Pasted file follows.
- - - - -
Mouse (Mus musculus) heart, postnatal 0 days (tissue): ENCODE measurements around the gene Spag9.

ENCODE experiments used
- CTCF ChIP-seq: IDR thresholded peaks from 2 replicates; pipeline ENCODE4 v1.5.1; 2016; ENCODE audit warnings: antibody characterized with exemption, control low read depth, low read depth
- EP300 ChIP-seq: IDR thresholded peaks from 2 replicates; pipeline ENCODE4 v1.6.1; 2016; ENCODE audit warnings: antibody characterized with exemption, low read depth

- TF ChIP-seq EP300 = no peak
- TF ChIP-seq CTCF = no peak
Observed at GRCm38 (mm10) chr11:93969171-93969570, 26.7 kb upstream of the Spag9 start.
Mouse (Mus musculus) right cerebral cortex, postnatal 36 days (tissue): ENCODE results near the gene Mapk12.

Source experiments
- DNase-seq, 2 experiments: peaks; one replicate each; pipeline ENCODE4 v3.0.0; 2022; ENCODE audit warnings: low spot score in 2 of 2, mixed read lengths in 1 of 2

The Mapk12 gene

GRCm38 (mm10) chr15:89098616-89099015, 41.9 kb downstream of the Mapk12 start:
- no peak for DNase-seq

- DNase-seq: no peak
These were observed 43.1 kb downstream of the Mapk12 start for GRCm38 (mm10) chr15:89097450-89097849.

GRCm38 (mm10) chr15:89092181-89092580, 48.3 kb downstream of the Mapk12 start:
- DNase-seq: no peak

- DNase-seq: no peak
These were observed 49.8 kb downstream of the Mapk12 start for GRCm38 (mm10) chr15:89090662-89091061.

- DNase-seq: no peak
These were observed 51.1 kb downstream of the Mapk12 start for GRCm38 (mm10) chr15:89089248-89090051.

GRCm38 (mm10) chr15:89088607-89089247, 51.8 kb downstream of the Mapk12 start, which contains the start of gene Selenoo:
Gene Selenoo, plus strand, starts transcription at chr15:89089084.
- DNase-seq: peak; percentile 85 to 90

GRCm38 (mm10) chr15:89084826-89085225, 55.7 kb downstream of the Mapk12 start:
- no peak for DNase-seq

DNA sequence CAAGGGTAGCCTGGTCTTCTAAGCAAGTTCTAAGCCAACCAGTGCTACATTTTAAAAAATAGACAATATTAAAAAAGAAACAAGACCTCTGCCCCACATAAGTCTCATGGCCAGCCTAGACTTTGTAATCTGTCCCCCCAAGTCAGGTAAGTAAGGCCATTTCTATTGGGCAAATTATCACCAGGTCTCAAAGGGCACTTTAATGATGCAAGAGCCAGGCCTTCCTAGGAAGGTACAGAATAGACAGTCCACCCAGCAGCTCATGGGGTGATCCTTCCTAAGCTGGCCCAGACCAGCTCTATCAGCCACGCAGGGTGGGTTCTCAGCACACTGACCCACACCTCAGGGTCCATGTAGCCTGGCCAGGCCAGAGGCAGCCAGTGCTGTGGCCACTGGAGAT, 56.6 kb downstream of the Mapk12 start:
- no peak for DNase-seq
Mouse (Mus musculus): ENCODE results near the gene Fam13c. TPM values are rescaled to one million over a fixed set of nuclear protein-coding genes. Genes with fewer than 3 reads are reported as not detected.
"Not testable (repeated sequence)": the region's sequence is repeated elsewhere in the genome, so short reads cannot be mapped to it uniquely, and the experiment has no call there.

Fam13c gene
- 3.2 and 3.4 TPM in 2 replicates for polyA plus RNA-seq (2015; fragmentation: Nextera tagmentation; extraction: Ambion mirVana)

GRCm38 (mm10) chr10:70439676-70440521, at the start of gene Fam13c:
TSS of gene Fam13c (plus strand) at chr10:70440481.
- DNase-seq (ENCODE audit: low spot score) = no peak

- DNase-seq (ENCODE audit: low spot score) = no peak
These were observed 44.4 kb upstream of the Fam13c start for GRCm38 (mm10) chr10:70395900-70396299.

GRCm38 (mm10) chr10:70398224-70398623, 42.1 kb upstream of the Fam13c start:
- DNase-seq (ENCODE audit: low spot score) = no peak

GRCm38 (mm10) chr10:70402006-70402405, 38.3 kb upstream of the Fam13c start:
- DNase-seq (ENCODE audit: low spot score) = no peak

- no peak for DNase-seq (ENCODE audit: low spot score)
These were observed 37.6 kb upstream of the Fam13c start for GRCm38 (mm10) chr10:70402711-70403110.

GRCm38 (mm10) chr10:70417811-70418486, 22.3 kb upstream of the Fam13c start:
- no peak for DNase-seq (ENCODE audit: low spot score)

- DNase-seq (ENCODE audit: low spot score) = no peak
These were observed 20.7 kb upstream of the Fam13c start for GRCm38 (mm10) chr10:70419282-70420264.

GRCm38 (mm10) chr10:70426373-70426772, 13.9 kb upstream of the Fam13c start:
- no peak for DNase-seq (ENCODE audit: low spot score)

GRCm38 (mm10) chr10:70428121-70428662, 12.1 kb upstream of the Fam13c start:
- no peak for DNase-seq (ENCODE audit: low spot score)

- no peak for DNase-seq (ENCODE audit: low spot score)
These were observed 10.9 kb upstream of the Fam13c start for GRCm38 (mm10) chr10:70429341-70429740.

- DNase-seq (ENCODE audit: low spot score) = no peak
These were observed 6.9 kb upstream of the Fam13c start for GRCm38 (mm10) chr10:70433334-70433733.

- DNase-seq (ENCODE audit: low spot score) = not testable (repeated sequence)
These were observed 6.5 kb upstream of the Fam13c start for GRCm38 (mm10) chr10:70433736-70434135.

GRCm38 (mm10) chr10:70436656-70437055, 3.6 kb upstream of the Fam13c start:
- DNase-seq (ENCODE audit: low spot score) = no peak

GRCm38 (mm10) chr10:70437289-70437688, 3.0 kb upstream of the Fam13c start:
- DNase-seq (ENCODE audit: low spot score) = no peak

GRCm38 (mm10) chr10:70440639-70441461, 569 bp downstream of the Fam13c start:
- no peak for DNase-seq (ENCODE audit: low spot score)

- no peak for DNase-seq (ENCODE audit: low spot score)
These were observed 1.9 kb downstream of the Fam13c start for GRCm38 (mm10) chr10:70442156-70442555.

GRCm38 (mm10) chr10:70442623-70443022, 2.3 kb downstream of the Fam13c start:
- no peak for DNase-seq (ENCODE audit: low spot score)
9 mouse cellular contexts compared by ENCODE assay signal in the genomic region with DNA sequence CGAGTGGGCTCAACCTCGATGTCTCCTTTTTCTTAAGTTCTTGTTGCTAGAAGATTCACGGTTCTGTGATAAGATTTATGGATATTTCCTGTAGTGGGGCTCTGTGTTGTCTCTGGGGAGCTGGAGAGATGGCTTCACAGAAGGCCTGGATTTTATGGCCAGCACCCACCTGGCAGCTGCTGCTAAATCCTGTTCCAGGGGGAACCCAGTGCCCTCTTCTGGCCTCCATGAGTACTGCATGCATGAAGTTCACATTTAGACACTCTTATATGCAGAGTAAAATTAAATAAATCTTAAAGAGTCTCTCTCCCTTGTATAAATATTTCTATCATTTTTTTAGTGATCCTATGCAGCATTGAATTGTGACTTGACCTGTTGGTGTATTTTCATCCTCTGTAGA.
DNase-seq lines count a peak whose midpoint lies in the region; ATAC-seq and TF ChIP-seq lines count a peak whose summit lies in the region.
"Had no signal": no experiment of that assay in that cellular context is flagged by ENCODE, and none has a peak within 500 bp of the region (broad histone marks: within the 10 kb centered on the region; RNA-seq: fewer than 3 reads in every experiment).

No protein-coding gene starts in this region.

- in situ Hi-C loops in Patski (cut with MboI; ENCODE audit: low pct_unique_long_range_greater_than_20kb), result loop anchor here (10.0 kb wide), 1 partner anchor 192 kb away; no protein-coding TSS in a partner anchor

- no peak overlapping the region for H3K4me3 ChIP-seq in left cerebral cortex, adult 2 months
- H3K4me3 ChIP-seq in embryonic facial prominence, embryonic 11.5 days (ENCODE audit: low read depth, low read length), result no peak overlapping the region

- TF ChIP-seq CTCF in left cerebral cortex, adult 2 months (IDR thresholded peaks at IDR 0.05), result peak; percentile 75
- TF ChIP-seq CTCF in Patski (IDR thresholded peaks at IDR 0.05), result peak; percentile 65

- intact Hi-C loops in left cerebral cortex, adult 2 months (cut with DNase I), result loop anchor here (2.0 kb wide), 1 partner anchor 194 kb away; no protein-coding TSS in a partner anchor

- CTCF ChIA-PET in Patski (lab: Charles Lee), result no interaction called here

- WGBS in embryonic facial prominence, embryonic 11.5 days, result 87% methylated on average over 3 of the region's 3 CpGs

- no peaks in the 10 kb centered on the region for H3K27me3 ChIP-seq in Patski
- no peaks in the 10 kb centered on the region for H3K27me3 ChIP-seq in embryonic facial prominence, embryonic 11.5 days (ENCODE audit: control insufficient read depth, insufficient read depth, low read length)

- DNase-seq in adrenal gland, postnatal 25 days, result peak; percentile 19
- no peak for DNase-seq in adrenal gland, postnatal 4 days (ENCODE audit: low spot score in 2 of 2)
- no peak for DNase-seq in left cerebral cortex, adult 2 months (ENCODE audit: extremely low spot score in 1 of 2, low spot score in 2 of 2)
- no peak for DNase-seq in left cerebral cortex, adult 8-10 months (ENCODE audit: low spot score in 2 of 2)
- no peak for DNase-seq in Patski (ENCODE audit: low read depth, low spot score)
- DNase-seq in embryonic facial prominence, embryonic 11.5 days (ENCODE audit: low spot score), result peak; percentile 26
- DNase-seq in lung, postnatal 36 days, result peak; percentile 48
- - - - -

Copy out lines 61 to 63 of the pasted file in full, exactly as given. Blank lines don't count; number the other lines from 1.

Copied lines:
- DNase-seq (ENCODE audit: low spot score) = no peak

GRCm38 (mm10) chr10:70440639-70441461, 569 bp downstream of the Fam13c start:
- no peak for DNase-seq (ENCODE audit: low spot score)